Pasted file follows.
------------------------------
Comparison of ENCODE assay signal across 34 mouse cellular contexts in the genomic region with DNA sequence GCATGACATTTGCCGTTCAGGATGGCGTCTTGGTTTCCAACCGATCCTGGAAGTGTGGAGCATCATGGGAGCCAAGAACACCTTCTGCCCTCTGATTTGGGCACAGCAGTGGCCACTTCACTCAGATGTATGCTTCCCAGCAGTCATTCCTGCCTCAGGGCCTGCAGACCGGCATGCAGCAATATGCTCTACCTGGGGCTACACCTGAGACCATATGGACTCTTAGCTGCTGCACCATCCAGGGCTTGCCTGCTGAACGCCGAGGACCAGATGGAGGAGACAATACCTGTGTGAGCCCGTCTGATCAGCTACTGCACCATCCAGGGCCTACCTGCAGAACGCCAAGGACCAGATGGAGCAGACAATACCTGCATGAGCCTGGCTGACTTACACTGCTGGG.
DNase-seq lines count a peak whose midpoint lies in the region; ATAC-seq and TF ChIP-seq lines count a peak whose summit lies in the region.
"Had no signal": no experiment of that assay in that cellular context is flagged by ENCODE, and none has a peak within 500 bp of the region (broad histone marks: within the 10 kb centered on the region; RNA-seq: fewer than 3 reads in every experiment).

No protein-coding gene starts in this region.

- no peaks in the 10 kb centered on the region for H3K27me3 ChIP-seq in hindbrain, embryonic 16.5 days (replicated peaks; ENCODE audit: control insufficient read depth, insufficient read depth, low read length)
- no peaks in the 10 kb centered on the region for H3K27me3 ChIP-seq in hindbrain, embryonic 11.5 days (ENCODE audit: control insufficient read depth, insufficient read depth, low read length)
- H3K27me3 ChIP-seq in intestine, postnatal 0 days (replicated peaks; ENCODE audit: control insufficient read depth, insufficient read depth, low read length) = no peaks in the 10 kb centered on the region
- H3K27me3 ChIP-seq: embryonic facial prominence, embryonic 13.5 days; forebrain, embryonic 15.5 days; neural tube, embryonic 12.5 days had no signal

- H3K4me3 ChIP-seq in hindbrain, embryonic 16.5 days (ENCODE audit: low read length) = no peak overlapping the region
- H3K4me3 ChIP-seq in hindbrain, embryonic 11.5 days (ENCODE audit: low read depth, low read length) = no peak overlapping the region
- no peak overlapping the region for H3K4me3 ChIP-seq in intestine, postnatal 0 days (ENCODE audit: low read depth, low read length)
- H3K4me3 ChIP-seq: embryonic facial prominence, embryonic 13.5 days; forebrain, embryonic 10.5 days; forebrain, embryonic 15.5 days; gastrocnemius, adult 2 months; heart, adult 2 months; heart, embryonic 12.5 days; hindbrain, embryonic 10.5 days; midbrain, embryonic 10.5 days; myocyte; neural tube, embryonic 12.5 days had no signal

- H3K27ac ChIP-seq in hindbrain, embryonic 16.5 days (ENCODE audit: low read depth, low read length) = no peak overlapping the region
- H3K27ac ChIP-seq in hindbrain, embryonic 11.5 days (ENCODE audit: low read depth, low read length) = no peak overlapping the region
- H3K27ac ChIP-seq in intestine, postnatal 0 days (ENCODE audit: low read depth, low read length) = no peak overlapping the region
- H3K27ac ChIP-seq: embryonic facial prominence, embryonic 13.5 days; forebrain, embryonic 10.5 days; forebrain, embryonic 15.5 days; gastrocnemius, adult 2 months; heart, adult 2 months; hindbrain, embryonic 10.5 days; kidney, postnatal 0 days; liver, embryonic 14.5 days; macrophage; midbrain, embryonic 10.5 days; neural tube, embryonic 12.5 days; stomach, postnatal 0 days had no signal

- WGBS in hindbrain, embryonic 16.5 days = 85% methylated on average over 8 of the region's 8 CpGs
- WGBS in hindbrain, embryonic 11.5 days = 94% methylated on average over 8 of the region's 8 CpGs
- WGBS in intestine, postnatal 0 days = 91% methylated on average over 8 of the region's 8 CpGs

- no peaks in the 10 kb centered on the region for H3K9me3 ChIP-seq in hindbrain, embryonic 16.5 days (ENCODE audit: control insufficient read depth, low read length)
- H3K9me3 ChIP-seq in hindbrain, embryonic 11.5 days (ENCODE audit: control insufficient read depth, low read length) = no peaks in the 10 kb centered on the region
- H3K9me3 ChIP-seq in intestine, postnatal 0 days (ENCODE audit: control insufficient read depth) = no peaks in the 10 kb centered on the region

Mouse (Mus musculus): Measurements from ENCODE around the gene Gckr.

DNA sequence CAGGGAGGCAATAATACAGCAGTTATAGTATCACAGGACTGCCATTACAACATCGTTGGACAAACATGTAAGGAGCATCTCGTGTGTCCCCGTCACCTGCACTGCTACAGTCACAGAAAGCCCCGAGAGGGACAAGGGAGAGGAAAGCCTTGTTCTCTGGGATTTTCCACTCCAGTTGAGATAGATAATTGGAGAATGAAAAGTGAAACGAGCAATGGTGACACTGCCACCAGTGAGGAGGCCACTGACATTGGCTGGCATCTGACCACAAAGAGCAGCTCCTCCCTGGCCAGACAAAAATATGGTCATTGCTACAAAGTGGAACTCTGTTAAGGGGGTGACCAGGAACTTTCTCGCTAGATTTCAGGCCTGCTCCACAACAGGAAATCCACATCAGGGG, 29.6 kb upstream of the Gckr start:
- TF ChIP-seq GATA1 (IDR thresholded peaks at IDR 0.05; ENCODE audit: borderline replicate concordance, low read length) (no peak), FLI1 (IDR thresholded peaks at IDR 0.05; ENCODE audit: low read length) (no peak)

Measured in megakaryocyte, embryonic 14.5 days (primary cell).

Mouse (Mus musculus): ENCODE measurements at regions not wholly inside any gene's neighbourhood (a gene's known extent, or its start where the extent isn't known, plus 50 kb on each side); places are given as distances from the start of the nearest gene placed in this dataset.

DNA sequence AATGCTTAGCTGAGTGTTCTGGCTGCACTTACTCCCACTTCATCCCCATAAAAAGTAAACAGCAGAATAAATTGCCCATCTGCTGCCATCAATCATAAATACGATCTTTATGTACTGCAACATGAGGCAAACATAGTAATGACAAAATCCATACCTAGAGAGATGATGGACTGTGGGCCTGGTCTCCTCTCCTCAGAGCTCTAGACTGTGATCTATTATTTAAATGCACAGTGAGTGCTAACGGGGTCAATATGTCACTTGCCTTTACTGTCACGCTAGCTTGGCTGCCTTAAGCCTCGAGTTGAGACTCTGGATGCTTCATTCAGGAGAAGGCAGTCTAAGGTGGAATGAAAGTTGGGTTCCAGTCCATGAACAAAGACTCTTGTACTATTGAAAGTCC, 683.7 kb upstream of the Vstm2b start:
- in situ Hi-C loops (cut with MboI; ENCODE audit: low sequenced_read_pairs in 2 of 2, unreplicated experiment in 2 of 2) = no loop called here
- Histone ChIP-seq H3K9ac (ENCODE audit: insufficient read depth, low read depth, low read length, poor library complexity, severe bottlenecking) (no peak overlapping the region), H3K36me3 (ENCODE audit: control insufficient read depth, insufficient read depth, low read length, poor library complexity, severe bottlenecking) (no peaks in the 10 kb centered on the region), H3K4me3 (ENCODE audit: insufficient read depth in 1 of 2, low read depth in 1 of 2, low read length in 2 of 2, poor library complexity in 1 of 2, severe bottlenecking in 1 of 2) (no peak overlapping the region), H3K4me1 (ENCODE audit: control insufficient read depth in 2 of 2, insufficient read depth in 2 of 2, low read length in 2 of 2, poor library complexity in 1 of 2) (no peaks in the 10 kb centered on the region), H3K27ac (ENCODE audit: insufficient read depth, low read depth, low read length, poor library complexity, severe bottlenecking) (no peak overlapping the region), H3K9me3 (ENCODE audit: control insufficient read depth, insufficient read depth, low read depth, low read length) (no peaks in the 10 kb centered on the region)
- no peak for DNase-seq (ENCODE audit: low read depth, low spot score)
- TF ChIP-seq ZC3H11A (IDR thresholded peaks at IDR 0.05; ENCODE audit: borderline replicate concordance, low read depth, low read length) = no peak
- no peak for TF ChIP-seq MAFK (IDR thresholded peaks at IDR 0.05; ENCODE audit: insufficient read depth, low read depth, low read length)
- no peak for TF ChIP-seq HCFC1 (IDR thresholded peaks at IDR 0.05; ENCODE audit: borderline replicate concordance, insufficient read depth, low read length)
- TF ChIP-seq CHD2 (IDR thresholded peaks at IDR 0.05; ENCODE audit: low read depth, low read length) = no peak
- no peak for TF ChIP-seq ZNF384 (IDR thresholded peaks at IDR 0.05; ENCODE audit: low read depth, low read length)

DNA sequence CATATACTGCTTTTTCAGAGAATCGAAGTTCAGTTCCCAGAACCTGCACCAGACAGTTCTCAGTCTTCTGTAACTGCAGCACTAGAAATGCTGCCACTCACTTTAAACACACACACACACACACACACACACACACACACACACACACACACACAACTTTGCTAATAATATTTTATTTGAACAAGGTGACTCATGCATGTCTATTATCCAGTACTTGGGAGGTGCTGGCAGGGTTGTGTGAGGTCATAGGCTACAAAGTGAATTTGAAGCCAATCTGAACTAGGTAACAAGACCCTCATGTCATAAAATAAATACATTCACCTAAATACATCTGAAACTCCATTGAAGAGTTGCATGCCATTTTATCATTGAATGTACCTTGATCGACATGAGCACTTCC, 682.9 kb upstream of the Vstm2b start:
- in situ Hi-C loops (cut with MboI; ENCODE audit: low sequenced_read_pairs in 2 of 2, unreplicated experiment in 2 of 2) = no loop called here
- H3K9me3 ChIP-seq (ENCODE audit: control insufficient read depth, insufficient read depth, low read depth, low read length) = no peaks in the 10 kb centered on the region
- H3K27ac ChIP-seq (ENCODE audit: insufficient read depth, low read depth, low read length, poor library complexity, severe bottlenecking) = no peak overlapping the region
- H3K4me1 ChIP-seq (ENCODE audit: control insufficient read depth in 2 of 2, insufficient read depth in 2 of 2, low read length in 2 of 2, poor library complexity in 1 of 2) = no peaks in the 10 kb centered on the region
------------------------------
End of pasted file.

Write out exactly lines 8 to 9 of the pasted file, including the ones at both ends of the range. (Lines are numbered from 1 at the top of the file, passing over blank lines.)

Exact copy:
- H3K27me3 ChIP-seq: embryonic facial prominence, embryonic 13.5 days; forebrain, embryonic 15.5 days; neural tube, embryonic 12.5 days had no signal

- H3K4me3 ChIP-seq in hindbrain, embryonic 16.5 days (ENCODE audit: low read length) = no peak overlapping the region